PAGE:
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After the sheer unadulterated pleasure of reading this issue of the New Yorker, it’s a bit hard to drop back to the regular run of magazines. There are, however, other articles worth discovering in a host of publications. Case in point: the June issue of Scuba Diving, a natural segue from the aforementioned giant squid story in the New Yorker.
Personally, I don’t dive. Indeed, I don’t even swim, but boy, does this issue set imagination aflame. The big feature story “Top Ten Big Animal Dives” lists the best places to come face to face with sharks, dolphins and mantas — but no giant squid, thank you very much.
In addition to some stunning underwater photography, the issue features an article on how to survive any diving catastrophe … and the editors really mean catastrophe. Among the examples cited in the story: “saving yourself from a panicked buddy,” “getting lost under water at night … and your light dies … and you’ve lost your buddy” and (egads) “losing a limb to a shark.”
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A short time ago, New York magazine changed ownership. The look of the publication stays more or less the same in layout — although there’s a short note at the foot of the masthead every week pointing out certain features, such as Best Bets, Passionate Shopper, New York Intelligencer and the like. Each one, the note reads, is a major topic heading in the old New York, and they are to be considered “registered trademarks, and the use of these trademarks is strictly prohibited.” You’ll likely need a magnifying glass to read it, though, because the disclaimer appears in extremely tiny type.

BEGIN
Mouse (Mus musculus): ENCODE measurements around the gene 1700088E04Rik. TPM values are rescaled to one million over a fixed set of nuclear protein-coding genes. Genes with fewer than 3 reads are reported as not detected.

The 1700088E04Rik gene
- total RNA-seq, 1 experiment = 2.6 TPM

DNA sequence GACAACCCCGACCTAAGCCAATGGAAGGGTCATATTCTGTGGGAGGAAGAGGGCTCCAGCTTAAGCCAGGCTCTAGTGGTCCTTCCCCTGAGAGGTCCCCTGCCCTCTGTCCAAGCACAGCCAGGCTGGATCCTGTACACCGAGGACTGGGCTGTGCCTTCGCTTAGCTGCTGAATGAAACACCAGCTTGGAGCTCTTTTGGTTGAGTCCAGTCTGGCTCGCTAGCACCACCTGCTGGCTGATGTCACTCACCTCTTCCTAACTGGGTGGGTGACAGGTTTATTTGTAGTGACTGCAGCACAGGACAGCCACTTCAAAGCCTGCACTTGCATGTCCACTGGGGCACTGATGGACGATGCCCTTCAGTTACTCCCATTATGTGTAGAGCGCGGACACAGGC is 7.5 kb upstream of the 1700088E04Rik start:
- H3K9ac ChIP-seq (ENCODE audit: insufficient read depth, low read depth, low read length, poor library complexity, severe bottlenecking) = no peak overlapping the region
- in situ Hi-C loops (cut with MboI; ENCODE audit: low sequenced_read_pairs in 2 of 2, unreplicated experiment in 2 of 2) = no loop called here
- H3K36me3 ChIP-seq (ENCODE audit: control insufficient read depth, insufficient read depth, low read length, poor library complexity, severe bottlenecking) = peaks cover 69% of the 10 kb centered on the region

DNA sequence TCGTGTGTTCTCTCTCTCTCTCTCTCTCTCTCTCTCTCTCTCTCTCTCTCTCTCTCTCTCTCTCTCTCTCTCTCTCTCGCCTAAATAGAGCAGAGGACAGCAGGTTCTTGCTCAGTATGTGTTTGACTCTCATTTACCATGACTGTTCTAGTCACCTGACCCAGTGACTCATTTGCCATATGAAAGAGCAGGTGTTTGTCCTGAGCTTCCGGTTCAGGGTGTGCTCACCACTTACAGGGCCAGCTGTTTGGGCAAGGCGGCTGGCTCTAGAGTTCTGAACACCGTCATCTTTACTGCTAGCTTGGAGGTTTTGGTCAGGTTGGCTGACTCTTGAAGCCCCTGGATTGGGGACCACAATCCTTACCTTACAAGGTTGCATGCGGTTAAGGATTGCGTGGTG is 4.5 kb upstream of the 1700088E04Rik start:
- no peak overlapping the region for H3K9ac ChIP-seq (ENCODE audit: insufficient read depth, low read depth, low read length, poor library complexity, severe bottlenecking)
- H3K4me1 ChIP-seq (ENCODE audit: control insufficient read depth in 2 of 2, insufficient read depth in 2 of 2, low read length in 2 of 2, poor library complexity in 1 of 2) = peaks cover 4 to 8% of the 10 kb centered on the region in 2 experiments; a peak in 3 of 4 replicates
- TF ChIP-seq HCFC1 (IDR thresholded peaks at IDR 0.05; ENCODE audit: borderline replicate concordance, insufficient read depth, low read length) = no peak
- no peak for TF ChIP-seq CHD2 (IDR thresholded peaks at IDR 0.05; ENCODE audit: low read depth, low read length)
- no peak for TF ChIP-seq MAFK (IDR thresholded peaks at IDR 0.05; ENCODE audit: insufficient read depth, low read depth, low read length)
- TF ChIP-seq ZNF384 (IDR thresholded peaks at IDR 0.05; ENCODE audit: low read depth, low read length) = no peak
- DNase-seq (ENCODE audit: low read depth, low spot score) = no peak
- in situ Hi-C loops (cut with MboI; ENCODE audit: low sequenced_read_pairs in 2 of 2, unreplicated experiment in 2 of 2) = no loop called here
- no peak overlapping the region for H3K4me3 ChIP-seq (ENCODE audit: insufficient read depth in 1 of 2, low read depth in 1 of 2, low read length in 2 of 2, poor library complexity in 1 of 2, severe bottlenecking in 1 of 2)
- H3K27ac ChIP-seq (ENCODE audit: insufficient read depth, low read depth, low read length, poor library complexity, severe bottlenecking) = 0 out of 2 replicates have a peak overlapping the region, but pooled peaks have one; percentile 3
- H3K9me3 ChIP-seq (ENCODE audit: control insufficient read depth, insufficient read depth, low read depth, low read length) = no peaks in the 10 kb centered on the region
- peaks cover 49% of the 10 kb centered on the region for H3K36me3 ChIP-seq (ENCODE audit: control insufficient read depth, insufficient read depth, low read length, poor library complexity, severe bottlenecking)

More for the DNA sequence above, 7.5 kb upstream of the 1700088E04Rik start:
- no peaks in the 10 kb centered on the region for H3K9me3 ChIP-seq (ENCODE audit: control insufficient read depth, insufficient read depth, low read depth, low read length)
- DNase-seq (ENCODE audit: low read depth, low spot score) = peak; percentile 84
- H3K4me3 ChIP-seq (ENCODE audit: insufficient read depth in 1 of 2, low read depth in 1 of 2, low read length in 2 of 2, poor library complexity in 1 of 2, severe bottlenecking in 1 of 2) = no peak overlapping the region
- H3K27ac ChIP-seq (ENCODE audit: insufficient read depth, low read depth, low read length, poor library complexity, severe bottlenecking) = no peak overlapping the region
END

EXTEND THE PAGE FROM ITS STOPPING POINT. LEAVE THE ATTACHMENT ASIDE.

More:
The May 17 New York includes a feature on the latest Big Apple gourmet cuisine. (Well, I suppose you might call it that.) The story, titled “Extreme Eating” (stop reading here if you’re about to go to lunch) includes a subhead that reads, “The city is awash in goats’ heads, cockscombs, and corn smut. Yum.”
Grasshopper tacos, anyone? Or how about salt-and-pepper frogs deep-fried? They have a “light, yielding catfishlike flesh, if catfish had long muscular legs,” according to the magazine.
This same issue also features a hottie of a new fashion photographer specializing in bondage and such. The photographer, Steven Klein, recently did an advertising spread for the Canadian-Italo label Dsquared2 that has run in European fashion magazines but not in U.S. publications — and is pretty unlikely to be seen in the latter. Its provocative images include a well-built young man who’s naked with the exception of a few leaves around his loins. He lies on the ground with two attractive young women pulling on cords that bind him.
This, Mr. Klein says, involves “the idea of women in power. It’s about these women tying up men in the woods, kind of stripping them down and raping them and stuff like that.”
Presumably, the editors made the decision to run the pictures and the article without making any reference to those female soldiers with the Iraqi prisoners. The picture is, however, shocking.